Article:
By Ben Olson
I’ve played music at some interesting places in the dozen years I’ve been in a band. Once I played atop the freezers in Winter Ridge, my head just feet from the roof of the store. As people searched for their favorite yogurts and dips, they’d occasionally look up and flinch at the unexpected sight of a bearded idiot in flip-flops with a guitar in his hands.
Another time on tour, we played a bistro in Oregon where every television set was tuned to an apparently important basketball game. Not one customer paid any attention to us or our music, except for brief annoyed looks during loud commercial breaks.
In what might be my most embarrassing gig to date, I actually played at my 20th high school reunion. Talk about lame. We don’t mention that gig in our family.
Then there are weddings. For those who know me well, it’s no secret that I sort of loathe attending weddings. There’s something I dislike about the forced togetherness, the awkward interactions with people you half-know and the potential to rely too much on Dutch courage and make a fool of yourself.
Once or twice a year, my band gets asked to play a wedding, which we both love and hate at the same time. I enjoy playing weddings because they pay well, most people are in a good mood and you can trot out some guilty pleasure covers you wouldn’t normally play at the bars or venues.
“Paid practice,” one of us will say, which is funny because we don’t even practice anymore.
On the other hand, weddings are usually long, hot and a ton of pressure. The bride and groom have probably spent the past six months planning this event, and also likely have imagined the day for years prior. Everyone has this vision of the perfect wedding, as if that has some sway over the success of the relationship. It doesn’t.
Some of my favorite weddings have been ones where it rained buckets, or an uncle got so drunk he fell flat on his face during the reception. Our editor Zach Hagadone’s wedding was held at the Sandpoint City Beach, and right in the midst of his vows to Danielle, a gaggle of geese waddled right through the middle of the ceremony and honked so loudly he had to stand there and wait for them to pass. Wedding or not, geese don’t take any guff.
The perfect wedding just doesn’t exist. Even if it did, I still wouldn’t want to attend it.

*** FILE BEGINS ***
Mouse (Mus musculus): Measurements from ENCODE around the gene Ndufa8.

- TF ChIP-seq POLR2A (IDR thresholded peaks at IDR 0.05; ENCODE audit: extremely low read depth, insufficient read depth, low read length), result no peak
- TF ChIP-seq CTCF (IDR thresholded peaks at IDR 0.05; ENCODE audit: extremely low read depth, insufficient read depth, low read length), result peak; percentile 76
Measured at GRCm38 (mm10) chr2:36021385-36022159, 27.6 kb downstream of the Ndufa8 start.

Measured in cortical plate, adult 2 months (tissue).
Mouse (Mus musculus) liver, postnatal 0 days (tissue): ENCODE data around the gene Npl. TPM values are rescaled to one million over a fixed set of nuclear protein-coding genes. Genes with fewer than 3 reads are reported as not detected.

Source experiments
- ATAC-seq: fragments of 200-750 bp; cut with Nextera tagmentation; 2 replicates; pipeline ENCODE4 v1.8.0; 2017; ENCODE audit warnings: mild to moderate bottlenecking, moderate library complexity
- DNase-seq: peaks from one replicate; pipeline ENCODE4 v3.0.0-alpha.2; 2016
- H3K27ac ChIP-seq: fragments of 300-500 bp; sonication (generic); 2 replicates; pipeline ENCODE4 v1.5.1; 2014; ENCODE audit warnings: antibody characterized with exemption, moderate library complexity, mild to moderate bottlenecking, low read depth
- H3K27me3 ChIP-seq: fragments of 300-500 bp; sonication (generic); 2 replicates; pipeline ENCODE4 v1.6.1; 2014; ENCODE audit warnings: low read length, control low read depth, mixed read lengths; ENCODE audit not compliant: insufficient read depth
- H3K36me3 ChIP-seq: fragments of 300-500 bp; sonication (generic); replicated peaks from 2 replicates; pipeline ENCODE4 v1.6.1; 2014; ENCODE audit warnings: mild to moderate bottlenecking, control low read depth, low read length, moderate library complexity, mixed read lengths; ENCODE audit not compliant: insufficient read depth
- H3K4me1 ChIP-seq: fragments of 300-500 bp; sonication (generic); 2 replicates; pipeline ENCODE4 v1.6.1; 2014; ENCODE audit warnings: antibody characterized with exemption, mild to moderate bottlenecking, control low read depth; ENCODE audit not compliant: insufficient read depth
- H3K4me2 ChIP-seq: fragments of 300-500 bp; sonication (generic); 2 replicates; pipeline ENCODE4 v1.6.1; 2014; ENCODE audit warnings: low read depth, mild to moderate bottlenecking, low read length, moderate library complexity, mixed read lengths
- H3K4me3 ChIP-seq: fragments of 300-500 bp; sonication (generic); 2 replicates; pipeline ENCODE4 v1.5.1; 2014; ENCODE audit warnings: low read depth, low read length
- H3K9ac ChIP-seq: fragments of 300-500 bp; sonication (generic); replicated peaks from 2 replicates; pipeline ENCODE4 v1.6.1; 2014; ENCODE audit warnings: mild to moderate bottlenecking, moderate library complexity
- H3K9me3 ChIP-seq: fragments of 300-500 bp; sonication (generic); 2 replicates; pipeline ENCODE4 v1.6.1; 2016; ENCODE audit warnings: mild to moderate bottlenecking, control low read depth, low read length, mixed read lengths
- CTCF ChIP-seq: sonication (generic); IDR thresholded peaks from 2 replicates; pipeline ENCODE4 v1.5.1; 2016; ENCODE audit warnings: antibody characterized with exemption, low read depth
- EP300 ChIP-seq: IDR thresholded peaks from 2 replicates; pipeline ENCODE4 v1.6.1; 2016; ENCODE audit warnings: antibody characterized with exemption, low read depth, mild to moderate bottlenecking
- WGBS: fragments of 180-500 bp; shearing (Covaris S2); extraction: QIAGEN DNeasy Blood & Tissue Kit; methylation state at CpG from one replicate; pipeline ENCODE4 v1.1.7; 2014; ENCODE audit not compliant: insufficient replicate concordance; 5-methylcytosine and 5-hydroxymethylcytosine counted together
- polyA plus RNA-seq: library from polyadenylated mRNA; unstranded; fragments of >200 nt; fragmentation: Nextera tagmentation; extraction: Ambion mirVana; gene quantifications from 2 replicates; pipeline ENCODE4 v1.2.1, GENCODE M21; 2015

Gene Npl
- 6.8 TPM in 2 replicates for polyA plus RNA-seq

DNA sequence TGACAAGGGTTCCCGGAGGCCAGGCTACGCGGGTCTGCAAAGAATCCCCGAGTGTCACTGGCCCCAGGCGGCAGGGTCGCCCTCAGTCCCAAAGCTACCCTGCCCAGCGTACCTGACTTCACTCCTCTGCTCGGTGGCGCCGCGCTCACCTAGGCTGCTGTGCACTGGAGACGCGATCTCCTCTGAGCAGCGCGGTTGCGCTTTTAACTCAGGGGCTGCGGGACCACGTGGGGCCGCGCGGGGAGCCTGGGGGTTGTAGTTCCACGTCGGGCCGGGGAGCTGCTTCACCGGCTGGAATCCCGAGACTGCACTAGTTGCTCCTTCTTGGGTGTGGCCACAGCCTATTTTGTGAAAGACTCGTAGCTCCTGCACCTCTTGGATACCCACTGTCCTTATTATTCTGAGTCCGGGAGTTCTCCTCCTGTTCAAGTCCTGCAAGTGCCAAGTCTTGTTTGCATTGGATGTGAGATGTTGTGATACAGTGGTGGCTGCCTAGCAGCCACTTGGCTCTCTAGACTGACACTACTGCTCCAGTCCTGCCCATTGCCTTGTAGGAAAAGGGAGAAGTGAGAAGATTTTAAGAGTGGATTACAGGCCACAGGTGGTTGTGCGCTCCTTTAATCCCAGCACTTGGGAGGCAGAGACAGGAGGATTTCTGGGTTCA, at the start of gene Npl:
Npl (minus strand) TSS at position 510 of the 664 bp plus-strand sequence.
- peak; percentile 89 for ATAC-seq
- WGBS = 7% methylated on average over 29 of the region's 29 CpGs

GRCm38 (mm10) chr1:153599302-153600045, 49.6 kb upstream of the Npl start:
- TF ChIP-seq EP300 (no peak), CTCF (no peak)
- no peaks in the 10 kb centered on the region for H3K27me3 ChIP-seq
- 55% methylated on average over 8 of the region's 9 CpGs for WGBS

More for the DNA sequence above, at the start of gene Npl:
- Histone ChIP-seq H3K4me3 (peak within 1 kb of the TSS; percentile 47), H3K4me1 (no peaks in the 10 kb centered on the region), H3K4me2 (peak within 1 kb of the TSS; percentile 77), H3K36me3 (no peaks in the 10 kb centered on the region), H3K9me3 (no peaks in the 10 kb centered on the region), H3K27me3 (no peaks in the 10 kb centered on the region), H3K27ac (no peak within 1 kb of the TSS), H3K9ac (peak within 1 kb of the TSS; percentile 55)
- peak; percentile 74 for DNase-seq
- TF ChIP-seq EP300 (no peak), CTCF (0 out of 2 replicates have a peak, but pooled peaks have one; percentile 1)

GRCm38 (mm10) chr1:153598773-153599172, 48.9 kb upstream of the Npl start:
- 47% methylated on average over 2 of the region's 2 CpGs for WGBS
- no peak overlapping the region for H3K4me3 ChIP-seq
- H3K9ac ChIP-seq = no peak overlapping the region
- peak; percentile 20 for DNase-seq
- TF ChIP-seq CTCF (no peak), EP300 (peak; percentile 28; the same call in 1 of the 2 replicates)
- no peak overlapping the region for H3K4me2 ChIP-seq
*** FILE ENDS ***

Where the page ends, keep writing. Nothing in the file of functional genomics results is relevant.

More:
That being said, I just played a wedding up in Moyie Springs a couple weeks ago that turned out to be one of our favorites. It was hosted at Ronnigers Organic Farm — along with being cool people, Simon and Marqui Ronniger are vendors at the Sandpoint Farmers’ Market — and was small, fun and unpretentious. We played on a simple stage of pallets and plywood built by the groom himself, ate a fantastic farm-to-table dinner from Cory and Molly at Local 41 Farms and finished our gig in time to put away the gear and drink in earnest with the wedding party. We ended up howling at the moon all night and sleeping in our hammocks on the farm before making the long drive home to recover.
Last year our friends Taran and Kara were married at Beyond Hope Resort and we spent the night dancing with silent disco headsets and slept on our sailboat. Recently our friends Kyle and Katelyn had a fun outdoor wedding and party that reminded me of old times.
Weddings that fun and seamless are far from usual, though. There are the horror stories, too. Once, we played a wedding outside of Seattle where the bride’s dad got so drunk he fell onto the stage and crashed into the drum set. Then the bride demanded we play a specific Journey song and I had to take a set break to learn it before returning to play it badly.
Another wedding took place at Forty One South, but the bride and groom obviously hadn’t thought through their choice of wedding music, because all they wanted to hear was shitkicker country and that’s not our bag.
The most difficult part of playing any wedding — aside from the heat, the duration and the crushing temptation to drink away the awkwardness — is fielding requests from the crowd. We’re not really a “take requests” kind of band, but we can usually land on something close from our 300+ song catalog. But I always feel bad when turning down a request for a song I probably should know if I’m playing weddings.
The bottom line is that no band really enjoys playing a wedding. It’s a subtle reminder that you never really made it as a musician. You’re often treated as the help and shuttled off to a table directly in the hot sun to eat a quick meal between sets. Instead of a two- or three-hour set like we play at local venues, wedding parties often want you to play during the ceremony, dinner and later through the reception. It can turn into upwards of five hours of continuous music. That’s a long time to be doing anything, let alone standing in one place and yelling into a microphone.
With wedding season still going strong, chances are you might have a couple more events before winter blows in and puts a stop to this madness for another year.
After playing one and attending four this year, I’m ready for it. See you in the nuptial trenches.
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